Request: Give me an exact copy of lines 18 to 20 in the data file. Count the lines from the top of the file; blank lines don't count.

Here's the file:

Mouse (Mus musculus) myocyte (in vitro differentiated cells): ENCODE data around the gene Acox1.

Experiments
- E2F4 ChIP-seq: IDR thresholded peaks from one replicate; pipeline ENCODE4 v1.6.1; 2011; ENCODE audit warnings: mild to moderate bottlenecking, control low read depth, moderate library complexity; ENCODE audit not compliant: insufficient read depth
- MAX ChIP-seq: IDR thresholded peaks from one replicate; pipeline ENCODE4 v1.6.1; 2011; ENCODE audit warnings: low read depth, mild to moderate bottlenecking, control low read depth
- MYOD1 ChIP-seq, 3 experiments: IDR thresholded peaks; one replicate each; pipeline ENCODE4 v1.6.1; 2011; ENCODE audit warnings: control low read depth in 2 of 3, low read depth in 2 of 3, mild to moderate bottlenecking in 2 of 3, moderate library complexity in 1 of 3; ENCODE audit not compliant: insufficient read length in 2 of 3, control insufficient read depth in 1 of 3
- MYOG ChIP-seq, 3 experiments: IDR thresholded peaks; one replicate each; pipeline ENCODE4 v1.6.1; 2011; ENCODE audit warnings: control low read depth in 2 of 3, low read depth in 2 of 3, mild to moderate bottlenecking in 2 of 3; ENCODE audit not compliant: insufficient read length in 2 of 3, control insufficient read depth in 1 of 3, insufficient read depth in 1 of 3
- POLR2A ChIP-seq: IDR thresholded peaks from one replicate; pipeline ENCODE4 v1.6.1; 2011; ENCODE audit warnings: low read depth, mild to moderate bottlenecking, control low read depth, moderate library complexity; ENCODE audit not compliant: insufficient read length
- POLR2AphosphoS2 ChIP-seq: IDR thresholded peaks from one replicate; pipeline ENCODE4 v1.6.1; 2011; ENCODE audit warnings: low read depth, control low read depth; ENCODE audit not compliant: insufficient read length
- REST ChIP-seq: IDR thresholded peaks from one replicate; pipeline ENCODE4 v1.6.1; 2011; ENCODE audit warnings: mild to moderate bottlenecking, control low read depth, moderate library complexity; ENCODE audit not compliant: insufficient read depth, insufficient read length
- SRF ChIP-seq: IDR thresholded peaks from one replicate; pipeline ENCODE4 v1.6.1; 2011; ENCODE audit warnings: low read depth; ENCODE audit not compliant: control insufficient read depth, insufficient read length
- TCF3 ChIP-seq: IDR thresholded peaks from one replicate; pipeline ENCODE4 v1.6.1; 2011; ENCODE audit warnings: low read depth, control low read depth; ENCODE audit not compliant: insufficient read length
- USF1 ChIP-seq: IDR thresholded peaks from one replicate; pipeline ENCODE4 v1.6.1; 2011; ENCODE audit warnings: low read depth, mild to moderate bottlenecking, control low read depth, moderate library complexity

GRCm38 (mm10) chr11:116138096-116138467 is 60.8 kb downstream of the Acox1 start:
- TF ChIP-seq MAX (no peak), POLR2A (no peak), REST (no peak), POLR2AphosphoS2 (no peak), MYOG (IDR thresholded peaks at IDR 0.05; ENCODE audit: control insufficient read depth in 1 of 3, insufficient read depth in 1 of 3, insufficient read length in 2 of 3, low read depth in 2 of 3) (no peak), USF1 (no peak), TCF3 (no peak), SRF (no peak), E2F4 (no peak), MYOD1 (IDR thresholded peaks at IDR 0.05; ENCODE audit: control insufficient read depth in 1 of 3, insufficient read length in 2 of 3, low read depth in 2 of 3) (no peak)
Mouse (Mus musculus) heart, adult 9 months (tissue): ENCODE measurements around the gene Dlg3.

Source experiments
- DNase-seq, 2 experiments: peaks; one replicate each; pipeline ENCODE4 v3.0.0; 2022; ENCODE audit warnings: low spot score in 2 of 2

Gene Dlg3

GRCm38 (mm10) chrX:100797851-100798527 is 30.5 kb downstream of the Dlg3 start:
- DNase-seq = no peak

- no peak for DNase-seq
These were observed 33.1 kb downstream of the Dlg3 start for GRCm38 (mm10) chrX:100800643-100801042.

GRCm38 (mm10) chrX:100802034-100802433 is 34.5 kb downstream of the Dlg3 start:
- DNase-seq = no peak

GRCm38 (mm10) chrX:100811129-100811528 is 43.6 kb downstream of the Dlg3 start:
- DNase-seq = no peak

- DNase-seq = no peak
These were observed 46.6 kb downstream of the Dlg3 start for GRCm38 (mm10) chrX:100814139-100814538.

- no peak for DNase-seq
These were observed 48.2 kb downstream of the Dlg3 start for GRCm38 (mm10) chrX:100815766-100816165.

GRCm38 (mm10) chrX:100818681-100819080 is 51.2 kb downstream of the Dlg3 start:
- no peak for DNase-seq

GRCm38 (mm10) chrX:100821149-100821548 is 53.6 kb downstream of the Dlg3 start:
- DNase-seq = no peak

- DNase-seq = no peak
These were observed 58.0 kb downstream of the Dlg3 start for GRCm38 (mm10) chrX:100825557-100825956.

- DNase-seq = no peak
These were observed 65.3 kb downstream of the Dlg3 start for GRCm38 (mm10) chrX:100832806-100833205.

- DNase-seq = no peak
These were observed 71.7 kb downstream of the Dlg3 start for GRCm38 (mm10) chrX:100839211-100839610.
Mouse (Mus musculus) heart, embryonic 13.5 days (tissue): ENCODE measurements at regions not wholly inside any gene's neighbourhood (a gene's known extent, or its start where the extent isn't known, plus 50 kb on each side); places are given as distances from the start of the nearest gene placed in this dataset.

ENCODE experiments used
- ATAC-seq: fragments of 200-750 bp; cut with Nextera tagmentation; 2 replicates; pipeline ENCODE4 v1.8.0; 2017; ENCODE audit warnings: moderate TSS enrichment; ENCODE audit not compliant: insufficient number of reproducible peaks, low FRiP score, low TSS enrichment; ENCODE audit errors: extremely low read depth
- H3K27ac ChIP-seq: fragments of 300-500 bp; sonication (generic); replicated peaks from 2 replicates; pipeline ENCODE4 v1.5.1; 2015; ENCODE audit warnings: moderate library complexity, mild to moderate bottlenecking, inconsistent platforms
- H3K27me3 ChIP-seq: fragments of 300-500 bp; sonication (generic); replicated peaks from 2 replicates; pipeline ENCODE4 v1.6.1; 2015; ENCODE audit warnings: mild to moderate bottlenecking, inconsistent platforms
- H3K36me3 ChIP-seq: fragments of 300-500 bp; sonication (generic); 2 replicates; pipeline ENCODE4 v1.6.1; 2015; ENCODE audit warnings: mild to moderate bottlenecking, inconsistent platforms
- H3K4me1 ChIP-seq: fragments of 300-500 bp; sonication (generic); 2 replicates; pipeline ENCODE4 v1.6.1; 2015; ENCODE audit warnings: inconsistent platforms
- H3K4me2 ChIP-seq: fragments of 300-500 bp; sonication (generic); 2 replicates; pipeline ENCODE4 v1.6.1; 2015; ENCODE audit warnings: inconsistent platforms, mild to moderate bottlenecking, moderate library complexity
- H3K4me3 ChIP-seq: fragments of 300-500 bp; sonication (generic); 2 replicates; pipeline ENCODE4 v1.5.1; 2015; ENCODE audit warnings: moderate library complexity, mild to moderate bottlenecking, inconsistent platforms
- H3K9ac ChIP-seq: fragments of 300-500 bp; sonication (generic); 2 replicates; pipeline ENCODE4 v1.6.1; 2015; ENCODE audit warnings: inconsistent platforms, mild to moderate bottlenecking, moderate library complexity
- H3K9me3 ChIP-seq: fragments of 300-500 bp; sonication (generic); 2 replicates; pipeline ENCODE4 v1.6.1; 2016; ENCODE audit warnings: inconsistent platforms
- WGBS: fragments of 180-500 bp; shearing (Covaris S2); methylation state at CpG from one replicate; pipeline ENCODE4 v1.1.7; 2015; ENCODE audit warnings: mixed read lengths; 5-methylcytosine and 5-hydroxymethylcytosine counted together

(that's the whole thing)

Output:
Gene Dlg3

GRCm38 (mm10) chrX:100797851-100798527 is 30.5 kb downstream of the Dlg3 start:
- DNase-seq = no peak